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Quest Visual WordLens review

WordLens isn't quite sorcery, but it's as close as we've seen on the iPhone

Quest Visual WordLens
Possibly one of the most important apps for travelers that we have seen


  • Word recognition and translation
  • Great concept


  • Only Spanish supported so-far

When the first video hit the net, people thought WordLens was a joke. Instant, real-time translation via the iPhone. Just hold it up to a sign and not only will it tell you what it says (in English or another supported language), it replaces the text on what you’re looking at, like a Babel Fish for your eyes.

In practice, it’s not quite that good. The letters flicker around as it adjusts to the movements of your hand, and there’s not much intelligence in what it gives you.

Still, it’s a brilliant application, and one that’s perfect for getting at least a rough idea of what you’re looking at without you having to type in a single word. When it’s finished its calculations, you can pause the recognition system, making it easy to read a translation without it changing its mind or losing whatever it was you shot.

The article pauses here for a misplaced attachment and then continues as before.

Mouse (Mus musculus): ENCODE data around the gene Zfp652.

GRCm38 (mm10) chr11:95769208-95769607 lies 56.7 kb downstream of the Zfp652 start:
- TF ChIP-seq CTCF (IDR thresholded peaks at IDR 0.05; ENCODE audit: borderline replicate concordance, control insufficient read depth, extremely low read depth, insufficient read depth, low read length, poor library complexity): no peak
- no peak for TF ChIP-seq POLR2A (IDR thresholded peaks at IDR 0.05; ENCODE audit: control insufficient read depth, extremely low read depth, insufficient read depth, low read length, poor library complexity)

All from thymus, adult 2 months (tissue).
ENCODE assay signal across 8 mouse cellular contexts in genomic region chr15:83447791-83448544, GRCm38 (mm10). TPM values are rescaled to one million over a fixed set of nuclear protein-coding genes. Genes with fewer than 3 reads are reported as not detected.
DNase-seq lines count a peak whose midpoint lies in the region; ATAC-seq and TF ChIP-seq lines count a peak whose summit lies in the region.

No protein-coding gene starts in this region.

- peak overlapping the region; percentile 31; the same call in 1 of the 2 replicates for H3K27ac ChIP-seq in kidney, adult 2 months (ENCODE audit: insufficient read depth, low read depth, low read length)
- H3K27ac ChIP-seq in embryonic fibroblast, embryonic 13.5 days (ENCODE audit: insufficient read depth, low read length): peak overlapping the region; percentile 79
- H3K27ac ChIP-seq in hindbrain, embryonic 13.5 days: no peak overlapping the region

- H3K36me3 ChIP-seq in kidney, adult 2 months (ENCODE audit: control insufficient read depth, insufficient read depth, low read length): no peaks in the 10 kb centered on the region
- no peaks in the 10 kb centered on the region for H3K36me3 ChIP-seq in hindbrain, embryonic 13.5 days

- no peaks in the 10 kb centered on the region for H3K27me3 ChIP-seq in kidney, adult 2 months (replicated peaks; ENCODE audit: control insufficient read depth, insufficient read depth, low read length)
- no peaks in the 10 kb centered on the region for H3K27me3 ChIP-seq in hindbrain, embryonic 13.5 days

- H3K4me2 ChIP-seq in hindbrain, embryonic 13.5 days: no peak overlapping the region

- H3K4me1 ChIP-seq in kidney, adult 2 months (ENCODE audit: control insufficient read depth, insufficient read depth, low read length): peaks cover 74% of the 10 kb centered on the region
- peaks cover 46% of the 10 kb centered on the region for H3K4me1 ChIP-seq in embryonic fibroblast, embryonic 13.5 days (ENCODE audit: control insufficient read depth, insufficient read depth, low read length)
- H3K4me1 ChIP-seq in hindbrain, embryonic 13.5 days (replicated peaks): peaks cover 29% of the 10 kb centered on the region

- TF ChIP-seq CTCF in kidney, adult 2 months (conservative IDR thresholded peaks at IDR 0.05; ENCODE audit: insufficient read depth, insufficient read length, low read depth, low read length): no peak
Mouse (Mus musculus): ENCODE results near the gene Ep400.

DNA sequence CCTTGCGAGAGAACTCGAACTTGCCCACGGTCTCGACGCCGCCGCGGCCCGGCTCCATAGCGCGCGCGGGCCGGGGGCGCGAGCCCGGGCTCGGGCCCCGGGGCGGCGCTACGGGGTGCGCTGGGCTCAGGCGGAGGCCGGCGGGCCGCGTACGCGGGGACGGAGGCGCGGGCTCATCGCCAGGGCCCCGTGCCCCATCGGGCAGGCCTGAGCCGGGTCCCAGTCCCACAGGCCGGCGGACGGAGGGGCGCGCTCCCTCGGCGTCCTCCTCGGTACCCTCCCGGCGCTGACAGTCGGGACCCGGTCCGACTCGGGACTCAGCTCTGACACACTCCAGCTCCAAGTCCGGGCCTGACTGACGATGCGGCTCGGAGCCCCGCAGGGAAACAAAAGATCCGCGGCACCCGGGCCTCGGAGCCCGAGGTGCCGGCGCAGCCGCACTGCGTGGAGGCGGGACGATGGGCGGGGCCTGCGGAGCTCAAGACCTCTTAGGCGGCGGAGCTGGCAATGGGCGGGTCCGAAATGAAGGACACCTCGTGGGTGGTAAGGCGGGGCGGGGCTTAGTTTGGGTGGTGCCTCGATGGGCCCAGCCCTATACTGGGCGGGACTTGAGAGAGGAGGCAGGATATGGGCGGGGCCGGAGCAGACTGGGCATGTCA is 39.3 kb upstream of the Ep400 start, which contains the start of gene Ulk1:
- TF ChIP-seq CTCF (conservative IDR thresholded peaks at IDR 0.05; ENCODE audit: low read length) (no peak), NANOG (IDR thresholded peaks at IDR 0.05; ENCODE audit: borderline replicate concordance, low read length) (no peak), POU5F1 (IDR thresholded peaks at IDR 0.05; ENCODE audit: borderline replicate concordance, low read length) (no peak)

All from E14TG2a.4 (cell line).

The freely downloadable version doesn’t use translation as a demo though, instead reversing the words you point your iPhone at. Even that is damn impressive, though.

If you want to use it as intended, only Spanish is supported and requires a $10 in-app purchase. More language options are due soon, starting with European ones and then moving further afield. We see it being particularly interesting when it can handle symbol-based languages like Chinese and Japanese, especially for tourist purposes, when you can’t simply look something up in your dictionary.

We hope there’ll be more work on the recognition part too, making it as good as it was in those video demos. Not too good though, or the developers risk being burned for witchcraft.

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